“For the Lord God is a sun and a shield.” Psalm 84:11
A marriage is breaking up. It’s not pretty, but then none of them are. This one involves a good friend about whom my wife and I have worried for several years.
The note came yesterday. The marriage is one short step away from being over, a legal step. For all intents and purposes, it’s over already, and they both know it. Despite their best intentions, despite their mutual grief over its demise, what they did together one Saturday before God and friends and family is on the brink of death.
An e-mail note bore the bad tidings, the kind of note that demands a response, any response, even when there are no words. So last night, I sat here and tried to say some things that would be helpful. I told him that I didn’t have any valuable advice, that it seemed to me as if nothing I could say would change anything. I told him I’d listen, and I told him that he had tons of friends here who would welcome him with open arms. That may have been the best thing I said because I know it’s true and so does he.
He said both he and his wife are clinically depressed and taking medications to counter it. I told him I understand, but really that’s not true, not totally.
I told him that I’d been writing meditations on the Psalms for years, but in my soul I’ve never really gotten beyond the very first word of the very first psalm—“blessed.” I told him I was still trying to understand what it means to be blessed.
I said that the closest I could come to the meaning of that word is “happy.” But that word seems cheap. My grandson is happy when he sits at our table eating an orange popsicle. To be blessed is to be more than just happy, isn’t it?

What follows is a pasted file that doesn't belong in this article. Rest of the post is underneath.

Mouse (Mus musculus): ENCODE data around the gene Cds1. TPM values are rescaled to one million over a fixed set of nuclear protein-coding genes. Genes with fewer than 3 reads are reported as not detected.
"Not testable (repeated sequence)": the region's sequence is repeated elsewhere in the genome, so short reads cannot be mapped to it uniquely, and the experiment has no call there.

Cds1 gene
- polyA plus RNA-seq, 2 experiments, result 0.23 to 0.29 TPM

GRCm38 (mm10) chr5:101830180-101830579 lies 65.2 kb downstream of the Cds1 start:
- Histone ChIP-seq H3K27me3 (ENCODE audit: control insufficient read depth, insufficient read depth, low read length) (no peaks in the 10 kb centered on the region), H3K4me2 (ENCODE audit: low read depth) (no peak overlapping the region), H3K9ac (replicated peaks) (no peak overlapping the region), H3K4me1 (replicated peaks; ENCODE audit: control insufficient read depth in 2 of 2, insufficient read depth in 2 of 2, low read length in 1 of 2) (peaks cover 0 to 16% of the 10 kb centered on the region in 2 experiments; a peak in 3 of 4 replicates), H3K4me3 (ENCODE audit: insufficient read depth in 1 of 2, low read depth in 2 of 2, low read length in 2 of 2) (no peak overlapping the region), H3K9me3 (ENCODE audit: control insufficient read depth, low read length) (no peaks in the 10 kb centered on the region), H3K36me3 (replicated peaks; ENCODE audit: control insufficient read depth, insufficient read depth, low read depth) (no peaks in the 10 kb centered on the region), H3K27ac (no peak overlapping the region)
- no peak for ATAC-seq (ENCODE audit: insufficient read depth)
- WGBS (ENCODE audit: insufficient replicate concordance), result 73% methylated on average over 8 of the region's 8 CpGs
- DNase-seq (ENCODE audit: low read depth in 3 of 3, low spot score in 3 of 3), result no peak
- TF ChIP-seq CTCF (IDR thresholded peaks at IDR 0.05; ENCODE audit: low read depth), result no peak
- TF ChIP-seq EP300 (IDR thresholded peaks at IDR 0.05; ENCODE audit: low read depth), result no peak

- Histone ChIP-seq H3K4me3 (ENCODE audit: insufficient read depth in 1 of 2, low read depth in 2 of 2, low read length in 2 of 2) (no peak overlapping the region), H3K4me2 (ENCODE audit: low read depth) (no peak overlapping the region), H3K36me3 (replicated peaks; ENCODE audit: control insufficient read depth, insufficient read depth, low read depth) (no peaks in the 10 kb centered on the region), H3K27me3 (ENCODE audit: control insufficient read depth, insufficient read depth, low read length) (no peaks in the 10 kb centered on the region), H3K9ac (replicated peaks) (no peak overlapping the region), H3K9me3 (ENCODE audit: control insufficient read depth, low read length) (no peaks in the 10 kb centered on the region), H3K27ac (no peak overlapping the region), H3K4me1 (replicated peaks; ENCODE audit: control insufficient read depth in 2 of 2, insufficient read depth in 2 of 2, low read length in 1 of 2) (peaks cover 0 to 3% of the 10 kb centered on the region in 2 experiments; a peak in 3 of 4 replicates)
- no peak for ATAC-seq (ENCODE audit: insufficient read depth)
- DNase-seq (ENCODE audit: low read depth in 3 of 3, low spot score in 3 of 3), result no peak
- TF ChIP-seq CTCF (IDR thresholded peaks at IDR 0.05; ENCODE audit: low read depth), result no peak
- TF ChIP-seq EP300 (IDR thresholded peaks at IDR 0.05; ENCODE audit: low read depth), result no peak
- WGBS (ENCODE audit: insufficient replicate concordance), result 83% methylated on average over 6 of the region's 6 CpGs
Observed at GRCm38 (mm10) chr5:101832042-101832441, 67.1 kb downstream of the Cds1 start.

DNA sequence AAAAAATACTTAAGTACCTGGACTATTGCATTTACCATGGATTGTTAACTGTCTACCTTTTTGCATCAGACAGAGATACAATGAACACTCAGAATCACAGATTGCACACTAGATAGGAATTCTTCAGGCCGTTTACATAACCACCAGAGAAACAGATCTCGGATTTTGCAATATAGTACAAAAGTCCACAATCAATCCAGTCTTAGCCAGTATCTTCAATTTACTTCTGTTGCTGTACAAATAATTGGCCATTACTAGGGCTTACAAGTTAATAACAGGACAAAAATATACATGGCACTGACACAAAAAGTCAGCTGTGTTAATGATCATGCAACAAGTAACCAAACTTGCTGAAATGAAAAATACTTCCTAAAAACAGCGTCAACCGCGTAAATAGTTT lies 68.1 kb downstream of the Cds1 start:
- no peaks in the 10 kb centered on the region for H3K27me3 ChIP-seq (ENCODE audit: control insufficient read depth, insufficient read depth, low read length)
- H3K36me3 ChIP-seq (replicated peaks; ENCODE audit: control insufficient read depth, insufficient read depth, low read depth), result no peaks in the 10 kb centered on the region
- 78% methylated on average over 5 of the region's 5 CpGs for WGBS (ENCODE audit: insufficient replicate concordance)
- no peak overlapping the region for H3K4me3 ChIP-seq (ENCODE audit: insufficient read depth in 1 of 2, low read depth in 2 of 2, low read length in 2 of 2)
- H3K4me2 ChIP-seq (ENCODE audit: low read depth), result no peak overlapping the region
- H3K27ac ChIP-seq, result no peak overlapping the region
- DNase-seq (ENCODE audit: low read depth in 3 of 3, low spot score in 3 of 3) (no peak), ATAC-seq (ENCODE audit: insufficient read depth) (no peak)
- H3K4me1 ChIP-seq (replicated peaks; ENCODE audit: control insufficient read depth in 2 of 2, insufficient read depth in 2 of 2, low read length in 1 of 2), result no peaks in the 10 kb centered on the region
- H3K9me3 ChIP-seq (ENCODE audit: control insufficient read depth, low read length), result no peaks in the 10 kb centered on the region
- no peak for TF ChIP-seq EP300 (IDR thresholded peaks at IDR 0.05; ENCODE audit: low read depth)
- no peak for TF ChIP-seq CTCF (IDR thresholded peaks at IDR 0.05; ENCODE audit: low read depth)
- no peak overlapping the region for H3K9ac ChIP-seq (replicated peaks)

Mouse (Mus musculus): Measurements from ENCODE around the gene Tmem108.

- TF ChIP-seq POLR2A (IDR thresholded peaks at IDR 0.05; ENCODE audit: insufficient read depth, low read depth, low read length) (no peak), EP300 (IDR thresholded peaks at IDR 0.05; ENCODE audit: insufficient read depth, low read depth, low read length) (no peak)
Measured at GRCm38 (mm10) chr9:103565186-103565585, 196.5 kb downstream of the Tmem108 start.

Last week I had to write another e-mail to another friend, who is dying of lung cancer, a man who, not that many years ago, buried his wife, who had herself died of cancer. I’m not good at saying nice things. I don’t know why.
What I said in both cases, however, is part and parcel of this familiar metaphor—“God is a shield.” No matter what we experience, no matter how bad or pitiable or shocking, it seems to me that believers always know that God himself stands somehow between us and sheer, unbearable horror.
I read a story yesterday in the paper about a reporter, a columnist, who died of Lou Gehrig’s disease. At the end, his muscle system in a lock down, he communicated by pointing to letters on a keyboard. One of the last notes said, “I am so blessed.”
God is a shield. He doesn’t keep us from battle—witness my friends, witness the columnist punching out his last few letters. But God is a grate over the black hole of total meaninglessness, which is itself a kind of shield. We can know him. We can trust him. We can be blessed, even in our suffering.
Whoever wrote this gorgeous psalm never heard of Jesus Christ and therefore wrote far better than he knew—a definition of holy scripture, in a way. He didn’t know Christ, who is a shield, who carried off our sins and death and damnation.
God is a shield.
I could have said that in those two letters. But in both cases, I suppose I didn’t have to. Thank the Lord—both of the men I wrote already know very well that God is their shield. I don’t know if they think themselves blessed right now, but both of them know very well that they are.